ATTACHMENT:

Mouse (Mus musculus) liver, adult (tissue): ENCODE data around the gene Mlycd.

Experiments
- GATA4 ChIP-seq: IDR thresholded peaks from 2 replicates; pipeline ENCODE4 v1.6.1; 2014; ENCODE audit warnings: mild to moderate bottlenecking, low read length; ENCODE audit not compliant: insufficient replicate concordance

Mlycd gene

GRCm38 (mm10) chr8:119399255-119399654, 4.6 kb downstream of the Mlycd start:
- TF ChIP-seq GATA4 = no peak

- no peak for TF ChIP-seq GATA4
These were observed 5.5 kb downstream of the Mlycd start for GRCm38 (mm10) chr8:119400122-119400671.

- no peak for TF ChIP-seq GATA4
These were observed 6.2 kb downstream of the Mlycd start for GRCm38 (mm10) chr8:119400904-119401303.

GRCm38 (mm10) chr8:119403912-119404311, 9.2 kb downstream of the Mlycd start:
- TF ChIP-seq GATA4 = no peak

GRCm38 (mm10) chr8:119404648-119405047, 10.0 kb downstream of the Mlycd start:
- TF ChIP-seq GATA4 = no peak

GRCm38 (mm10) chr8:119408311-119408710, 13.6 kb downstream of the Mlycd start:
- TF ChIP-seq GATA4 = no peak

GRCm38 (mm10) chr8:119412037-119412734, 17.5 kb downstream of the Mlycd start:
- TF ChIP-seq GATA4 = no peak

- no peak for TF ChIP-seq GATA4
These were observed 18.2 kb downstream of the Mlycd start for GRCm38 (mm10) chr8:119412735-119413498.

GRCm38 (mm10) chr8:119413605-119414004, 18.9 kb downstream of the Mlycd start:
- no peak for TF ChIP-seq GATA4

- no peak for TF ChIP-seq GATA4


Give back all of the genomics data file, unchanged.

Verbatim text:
Mouse (Mus musculus) liver, adult (tissue): ENCODE data around the gene Mlycd.

Experiments
- GATA4 ChIP-seq: IDR thresholded peaks from 2 replicates; pipeline ENCODE4 v1.6.1; 2014; ENCODE audit warnings: mild to moderate bottlenecking, low read length; ENCODE audit not compliant: insufficient replicate concordance

Mlycd gene

GRCm38 (mm10) chr8:119399255-119399654, 4.6 kb downstream of the Mlycd start:
- TF ChIP-seq GATA4 = no peak

- no peak for TF ChIP-seq GATA4
These were observed 5.5 kb downstream of the Mlycd start for GRCm38 (mm10) chr8:119400122-119400671.

- no peak for TF ChIP-seq GATA4
These were observed 6.2 kb downstream of the Mlycd start for GRCm38 (mm10) chr8:119400904-119401303.

GRCm38 (mm10) chr8:119403912-119404311, 9.2 kb downstream of the Mlycd start:
- TF ChIP-seq GATA4 = no peak

GRCm38 (mm10) chr8:119404648-119405047, 10.0 kb downstream of the Mlycd start:
- TF ChIP-seq GATA4 = no peak

GRCm38 (mm10) chr8:119408311-119408710, 13.6 kb downstream of the Mlycd start:
- TF ChIP-seq GATA4 = no peak

GRCm38 (mm10) chr8:119412037-119412734, 17.5 kb downstream of the Mlycd start:
- TF ChIP-seq GATA4 = no peak

- no peak for TF ChIP-seq GATA4
These were observed 18.2 kb downstream of the Mlycd start for GRCm38 (mm10) chr8:119412735-119413498.

GRCm38 (mm10) chr8:119413605-119414004, 18.9 kb downstream of the Mlycd start:
- no peak for TF ChIP-seq GATA4

- no peak for TF ChIP-seq GATA4